In my grade 1/2 class, the current rage is tiny transformers that turn from balls to robots. Both boys and girls are collecting, trading and sharing them. In my kindergarten, it is leaves. We went on a fall walk and collected some for our seasonal changes unit, and somehow, my students got hooked on leaves, collecting, organizing, trading and sharing them. When my own children were younger, it was Pokemon cards. They were so excited to get a new one, and more than happy to share their ‘doubles’ with friends to help them increase their collections. As an adult, I collect and share information, rather than things. Recipes, reviews of restaurants, tips for everything from staying organized 🙂 to how to get pine sap off of hands. We are a society of collectors, and in the 21st century, we have access to and are collecting massive amounts of information. How can we best store and retrieve the information we collect?

Storage

Think of a library. In our libraries, we store print information on our shelves, in rows organized by the great god of Dewey.( Think of Dewey like a secret code. Once you know the secret code, you can find the same information in any library, anywhere.) Now think of how many websites you have stored on your bookmarks in your computer.You create folders, place your bookmark in a folder, and then, IF you can remember what folder it is in, you have access to that website any time you are at your computer. Oh, oh! You are at a friend’s house, and you want to show her the fabulous sauerkraut website you found last week that had a recipe just like grandma’s on it. It’s stored in your bookmarkson your computer in your  sauerkraut folder, but you really don’t want to run home and write it down. You promise to email it to her and hope you will remember. You might even carry sticky notes in your purse and write one to remind you to do it.

Fast forward to cloud computing. With social bookmarking websites, you can access your bookmarks from any computer. There are many social bookmarking sites you can use, most of them free. Web Tools4u2use has a comprehensive list. Once you have signed up, you can start bookmarking sites and organize them through tagging.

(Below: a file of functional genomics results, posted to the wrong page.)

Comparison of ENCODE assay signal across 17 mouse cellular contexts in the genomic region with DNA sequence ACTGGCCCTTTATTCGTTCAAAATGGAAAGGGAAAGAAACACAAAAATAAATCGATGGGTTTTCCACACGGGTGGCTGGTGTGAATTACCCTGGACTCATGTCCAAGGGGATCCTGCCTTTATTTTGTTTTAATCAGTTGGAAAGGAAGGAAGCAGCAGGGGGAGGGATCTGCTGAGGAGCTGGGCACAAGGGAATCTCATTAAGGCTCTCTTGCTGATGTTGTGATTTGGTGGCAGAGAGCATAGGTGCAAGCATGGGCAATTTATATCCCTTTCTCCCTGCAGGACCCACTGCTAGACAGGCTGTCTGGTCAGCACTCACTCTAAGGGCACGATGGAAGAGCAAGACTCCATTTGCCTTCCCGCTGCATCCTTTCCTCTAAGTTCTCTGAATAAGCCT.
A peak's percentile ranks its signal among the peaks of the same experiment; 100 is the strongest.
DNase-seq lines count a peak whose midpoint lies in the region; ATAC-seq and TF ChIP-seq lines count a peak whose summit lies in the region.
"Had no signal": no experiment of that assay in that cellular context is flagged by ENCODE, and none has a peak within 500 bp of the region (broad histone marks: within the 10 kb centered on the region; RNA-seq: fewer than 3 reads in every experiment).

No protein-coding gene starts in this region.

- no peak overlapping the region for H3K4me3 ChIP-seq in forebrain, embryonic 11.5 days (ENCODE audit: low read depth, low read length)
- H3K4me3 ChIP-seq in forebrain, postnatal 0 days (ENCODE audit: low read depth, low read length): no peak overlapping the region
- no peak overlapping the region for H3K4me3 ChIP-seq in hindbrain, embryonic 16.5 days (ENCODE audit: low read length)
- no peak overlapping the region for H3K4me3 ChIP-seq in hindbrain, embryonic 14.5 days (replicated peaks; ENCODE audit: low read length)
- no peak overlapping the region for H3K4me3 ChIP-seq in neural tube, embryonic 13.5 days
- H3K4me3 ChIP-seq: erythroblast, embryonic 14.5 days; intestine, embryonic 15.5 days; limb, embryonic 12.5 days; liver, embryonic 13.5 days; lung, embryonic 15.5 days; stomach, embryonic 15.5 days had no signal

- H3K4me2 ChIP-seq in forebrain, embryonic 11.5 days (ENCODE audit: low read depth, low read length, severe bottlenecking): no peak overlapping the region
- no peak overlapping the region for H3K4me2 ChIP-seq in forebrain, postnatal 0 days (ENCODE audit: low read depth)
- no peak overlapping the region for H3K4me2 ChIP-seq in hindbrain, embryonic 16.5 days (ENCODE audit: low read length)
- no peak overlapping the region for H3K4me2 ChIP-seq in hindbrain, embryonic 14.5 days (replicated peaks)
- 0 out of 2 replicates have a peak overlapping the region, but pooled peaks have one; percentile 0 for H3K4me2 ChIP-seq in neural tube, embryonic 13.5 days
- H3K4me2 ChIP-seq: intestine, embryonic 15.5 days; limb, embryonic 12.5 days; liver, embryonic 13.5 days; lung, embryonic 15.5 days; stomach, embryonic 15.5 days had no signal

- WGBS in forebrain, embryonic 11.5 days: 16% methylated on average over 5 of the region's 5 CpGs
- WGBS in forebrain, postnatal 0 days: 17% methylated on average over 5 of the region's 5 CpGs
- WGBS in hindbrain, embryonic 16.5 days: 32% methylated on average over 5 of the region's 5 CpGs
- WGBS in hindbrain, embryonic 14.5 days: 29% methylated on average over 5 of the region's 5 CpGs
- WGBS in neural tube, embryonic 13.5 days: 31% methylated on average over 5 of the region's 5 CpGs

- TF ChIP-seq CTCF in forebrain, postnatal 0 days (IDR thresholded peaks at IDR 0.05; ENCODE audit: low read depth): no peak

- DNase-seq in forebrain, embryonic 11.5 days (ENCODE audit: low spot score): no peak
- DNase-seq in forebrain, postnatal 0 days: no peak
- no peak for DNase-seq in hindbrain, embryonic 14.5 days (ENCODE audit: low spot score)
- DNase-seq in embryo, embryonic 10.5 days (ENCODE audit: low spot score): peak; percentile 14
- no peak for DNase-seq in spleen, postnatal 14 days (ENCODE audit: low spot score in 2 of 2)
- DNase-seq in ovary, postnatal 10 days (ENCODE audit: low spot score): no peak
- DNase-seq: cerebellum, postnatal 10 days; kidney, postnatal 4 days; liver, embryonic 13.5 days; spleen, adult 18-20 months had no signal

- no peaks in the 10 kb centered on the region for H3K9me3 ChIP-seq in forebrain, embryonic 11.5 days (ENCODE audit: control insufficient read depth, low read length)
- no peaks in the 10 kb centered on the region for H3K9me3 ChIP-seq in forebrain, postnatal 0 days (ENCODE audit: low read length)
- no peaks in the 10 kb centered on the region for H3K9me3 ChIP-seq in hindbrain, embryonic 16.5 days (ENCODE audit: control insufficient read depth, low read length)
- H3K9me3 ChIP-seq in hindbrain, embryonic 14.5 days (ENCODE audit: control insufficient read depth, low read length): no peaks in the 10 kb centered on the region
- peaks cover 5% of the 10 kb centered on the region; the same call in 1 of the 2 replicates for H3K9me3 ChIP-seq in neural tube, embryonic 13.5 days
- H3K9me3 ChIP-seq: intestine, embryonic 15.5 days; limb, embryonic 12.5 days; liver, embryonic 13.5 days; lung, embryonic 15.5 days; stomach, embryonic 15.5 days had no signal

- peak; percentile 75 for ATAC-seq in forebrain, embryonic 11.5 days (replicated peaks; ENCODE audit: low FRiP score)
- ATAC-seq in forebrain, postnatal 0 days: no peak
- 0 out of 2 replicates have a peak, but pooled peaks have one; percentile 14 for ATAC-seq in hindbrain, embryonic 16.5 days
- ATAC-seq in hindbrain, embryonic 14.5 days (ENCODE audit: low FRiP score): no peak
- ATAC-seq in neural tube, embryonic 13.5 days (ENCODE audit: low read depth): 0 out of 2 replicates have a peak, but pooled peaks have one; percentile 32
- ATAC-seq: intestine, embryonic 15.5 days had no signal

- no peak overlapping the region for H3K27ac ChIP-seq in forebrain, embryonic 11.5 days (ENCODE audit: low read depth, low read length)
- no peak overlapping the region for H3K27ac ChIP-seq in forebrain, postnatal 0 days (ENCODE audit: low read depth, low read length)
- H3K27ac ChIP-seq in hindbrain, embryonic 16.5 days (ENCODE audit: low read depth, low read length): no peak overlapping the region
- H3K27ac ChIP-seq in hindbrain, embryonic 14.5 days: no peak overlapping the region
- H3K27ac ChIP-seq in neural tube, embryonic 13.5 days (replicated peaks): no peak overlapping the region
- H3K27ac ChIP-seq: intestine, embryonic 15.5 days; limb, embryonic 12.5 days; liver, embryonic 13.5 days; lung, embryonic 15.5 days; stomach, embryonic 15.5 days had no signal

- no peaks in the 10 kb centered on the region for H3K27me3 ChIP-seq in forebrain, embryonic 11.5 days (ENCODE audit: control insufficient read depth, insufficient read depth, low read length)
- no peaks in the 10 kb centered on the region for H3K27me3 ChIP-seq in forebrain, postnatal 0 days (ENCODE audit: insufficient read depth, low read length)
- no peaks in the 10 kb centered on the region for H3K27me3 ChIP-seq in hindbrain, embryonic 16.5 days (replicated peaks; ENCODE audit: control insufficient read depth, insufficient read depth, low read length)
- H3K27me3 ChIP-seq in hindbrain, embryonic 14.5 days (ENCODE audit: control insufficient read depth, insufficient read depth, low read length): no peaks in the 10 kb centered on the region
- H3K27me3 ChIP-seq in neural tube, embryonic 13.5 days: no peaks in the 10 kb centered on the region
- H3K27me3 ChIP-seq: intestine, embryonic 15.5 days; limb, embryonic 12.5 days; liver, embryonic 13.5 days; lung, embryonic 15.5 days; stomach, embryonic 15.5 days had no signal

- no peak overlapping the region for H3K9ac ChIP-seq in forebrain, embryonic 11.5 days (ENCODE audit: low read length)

Tagging is like putting your bookmarks in a folder, but the beauty of it is that you can choose more than one tag. If, for example, I have a great site that has my grandma’s sauerkraut recipe, I can tag it ‘recipes’ and ‘sauerkraut’ and ‘grandma’. This gives me multiple ways to remember how I bookmarked the site. Tagging is a type of folksonomy, a user based organizational system. Now, even better, I can share this bookmark with my friend by creating a ‘sauerkraut’ group in my social bookmarking site. I can manage my group to be private, with only those I invite, or I can allow everyone in the group to invite others, or I can make it a public group anyone can join. In a few minutes, the website with my grandma’s sauerkraut recipe could go global! Social bookmarking allows us to create a library of web resources similar to our libraries of books, but with one major difference. With our libraries, once a book is out, it’s out. With social bookmarking, we get to have our cake and eat it, too! When we share sites and ideas, we keep the original, and often receive back more information to add onto what we already have. Our resources and the ideas about how to use them can morph and grow and expand into something beyond what we could have imagined on our own.

Personal uses of social bookmarking

In my Inquiry course taken this summer, I had briefly overviewed Diigo and Evernote in order to decide which one would be the best for me to use. Diigo won me over by the simplicity of its use and design. For this post on social bookmarking, I decided to go deeper into Diigo and Evernote as opposed to trying one of the many  other sites such as delicious.

Diigo

Diigo not only gives me a way to store my bookmarks in the cloud, but gives me the freedom to tag it in multiple ways, using whatever tags I wish.  Not only does Diigo keep track of the site, it takes a snapshot, so that even if the site is taken down, I am able to access an archive of the site and the information remains at my fingertips. I talk about some other options Diigo gives me in the post below this one.